Investigation of Low Temperature Solid Oxide Fuel Cells for Air-Independent UUV Applications
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Unmanned underwater vehicles (UUVs) will benefit greatly from high energy density (> 500 Wh/L) power systems utilizing high-energy-density fuels and air-independent oxidizers. Current battery-based systems have limited energy densities (< 400 Wh/L), which motivate development of alternative power systems such as solid oxide fuel cells (SOFCs). SOFC-based power systems have the potential to achieve the required UUV energy densities, and the current study explores how SOFCs based on gadolinia-doped ceria (GDC) electrolytes with operating temperatures of 650°C and lower may operate in the unique environments of a promising UUV power plant. The plant would contain a H2O2 decomposition reactor to supply humidified O2 to the SOFC cathode and exothermic aluminum/H2O combustor to provide heated humidified H2 fuel to the anode.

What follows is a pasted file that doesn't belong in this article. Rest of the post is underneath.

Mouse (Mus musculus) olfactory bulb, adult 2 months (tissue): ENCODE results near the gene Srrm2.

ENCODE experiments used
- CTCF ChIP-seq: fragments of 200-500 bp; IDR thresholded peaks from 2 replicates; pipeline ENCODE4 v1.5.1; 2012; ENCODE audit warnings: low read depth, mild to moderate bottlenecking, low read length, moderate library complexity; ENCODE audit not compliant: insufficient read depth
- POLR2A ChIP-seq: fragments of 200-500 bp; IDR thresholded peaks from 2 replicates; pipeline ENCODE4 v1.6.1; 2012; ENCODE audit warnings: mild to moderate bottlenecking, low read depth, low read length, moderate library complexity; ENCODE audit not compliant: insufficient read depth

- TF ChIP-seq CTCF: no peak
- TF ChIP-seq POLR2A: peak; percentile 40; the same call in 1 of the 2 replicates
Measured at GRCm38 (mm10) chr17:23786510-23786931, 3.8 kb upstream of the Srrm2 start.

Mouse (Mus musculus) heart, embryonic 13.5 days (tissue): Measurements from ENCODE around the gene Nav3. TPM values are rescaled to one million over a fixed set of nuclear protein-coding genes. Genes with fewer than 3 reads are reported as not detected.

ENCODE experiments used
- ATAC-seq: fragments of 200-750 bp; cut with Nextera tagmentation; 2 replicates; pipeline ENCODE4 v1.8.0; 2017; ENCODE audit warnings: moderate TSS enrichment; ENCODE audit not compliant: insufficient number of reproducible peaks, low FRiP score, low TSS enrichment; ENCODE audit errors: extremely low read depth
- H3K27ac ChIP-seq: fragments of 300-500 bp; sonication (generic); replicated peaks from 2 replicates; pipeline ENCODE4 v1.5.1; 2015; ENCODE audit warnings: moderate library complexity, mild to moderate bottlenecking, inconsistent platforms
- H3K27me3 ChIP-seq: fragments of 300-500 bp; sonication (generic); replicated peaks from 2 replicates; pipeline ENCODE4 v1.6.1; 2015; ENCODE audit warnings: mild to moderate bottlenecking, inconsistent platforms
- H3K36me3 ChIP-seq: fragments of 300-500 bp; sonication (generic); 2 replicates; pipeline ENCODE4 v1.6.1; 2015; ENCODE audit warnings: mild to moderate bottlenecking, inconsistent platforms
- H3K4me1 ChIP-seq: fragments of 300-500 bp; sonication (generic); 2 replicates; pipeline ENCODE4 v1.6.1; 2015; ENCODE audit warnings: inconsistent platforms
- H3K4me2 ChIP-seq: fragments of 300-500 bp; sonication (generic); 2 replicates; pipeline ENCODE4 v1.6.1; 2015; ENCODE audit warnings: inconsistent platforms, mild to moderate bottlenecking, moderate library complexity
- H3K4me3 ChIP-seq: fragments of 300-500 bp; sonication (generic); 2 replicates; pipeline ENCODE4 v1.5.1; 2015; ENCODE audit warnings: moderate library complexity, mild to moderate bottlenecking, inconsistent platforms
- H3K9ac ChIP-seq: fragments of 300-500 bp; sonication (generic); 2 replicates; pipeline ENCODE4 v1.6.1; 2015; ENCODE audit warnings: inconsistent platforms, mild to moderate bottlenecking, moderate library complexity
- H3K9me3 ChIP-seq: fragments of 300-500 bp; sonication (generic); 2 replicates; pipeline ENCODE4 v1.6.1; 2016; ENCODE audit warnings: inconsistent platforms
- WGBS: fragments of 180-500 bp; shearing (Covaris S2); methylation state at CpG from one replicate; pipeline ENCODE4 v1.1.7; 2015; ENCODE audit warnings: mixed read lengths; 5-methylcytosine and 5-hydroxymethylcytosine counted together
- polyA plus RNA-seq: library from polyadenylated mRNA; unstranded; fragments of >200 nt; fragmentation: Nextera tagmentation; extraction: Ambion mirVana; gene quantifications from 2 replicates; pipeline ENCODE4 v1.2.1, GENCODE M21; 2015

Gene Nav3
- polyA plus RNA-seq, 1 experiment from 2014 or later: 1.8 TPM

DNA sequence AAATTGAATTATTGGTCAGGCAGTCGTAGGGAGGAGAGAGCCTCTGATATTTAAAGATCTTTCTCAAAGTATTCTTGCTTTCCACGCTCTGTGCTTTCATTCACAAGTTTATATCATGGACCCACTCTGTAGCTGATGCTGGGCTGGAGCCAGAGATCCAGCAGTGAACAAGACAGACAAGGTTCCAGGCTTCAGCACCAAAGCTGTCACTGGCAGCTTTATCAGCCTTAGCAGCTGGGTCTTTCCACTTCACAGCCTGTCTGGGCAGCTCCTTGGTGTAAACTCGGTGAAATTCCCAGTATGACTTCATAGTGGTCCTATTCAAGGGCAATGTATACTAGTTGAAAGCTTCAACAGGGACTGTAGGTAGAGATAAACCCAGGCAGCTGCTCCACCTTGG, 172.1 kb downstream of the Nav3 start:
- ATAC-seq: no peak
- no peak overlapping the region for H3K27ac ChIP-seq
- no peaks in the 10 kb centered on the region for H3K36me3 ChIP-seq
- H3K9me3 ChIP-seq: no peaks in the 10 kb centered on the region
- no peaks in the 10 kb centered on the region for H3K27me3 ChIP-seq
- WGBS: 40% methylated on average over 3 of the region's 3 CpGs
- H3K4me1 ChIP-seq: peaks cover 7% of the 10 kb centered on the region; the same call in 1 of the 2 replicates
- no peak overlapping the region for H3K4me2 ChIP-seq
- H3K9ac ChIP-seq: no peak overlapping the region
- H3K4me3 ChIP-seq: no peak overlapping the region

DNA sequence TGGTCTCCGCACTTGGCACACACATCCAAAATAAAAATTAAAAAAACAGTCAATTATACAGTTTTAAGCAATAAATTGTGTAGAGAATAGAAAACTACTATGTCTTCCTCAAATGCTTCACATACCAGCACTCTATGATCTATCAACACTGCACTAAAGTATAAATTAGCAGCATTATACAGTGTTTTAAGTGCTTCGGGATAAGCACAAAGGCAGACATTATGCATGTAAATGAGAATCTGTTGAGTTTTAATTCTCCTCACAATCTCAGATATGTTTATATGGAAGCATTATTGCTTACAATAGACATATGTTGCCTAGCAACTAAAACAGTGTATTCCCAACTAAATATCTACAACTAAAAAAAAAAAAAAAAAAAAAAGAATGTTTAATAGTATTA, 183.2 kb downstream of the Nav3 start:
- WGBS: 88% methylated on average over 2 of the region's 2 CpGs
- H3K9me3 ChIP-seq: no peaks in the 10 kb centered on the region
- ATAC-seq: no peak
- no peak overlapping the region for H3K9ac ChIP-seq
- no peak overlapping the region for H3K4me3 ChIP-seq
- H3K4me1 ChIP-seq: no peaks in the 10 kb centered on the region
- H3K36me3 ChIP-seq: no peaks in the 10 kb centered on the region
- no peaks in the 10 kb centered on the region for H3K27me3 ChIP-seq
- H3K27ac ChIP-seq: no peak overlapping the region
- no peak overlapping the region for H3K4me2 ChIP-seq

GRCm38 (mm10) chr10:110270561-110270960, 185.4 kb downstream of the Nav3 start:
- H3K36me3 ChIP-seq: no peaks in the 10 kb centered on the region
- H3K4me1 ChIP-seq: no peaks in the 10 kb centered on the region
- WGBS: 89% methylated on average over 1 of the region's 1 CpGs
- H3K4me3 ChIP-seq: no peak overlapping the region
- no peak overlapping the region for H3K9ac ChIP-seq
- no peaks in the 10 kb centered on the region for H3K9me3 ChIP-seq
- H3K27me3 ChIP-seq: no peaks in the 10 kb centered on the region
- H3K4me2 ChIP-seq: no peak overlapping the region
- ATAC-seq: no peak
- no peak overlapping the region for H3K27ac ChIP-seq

To characterize low-temperature SOFC performance with these unique O2 and H2 source, SOFC button cells based on nickel/GDC (Gd0.1Ce0.9O1.95) anodes, GDC electrolytes, and lanthanum strontium cobalt ferrite (La0.6Sr0.4Co0.2Fe0.8O3- or LSCF)/GDC cathodes were fabricated and tested for performance and stability with humidity on both the anode and the cathode. Cells were also tested with various reactant concentrations of H2 and O2 to simulate gas depletion down the channel of an SOFC stack. Results showed that anode performance depended primarily on fuel concentration and less on the concentration of the associated increase in product H2O. O2 depletion with humidified cathode flows also caused significant loss in cell current density at a given voltage. With the humidified flows in either the anode or cathode, stability tests of the button cells at 650 °C showed stable voltage is maintained at low operating current (0.17 A/cm2) at up to 50 % by mole H2O, but at higher current densities (0.34 A/cm2), irreversible voltage degradation occurred at rates of 0.8 - 3.7 mV/hour depending on exposure time. From these button cell results, estimated average current densities over the length of a low-temperature SOFC stack were estimated and used to size a UUV power system based on Al/H2O oxidation for fuel and H2O2 decomposition for O2. The resulting system design suggested that energy densities above 300 Wh/L may be achieved at neutral buoyancy with seawater if the cell is operated at high reactant utilizations in the SOFC stack for missions longer than 20 hours.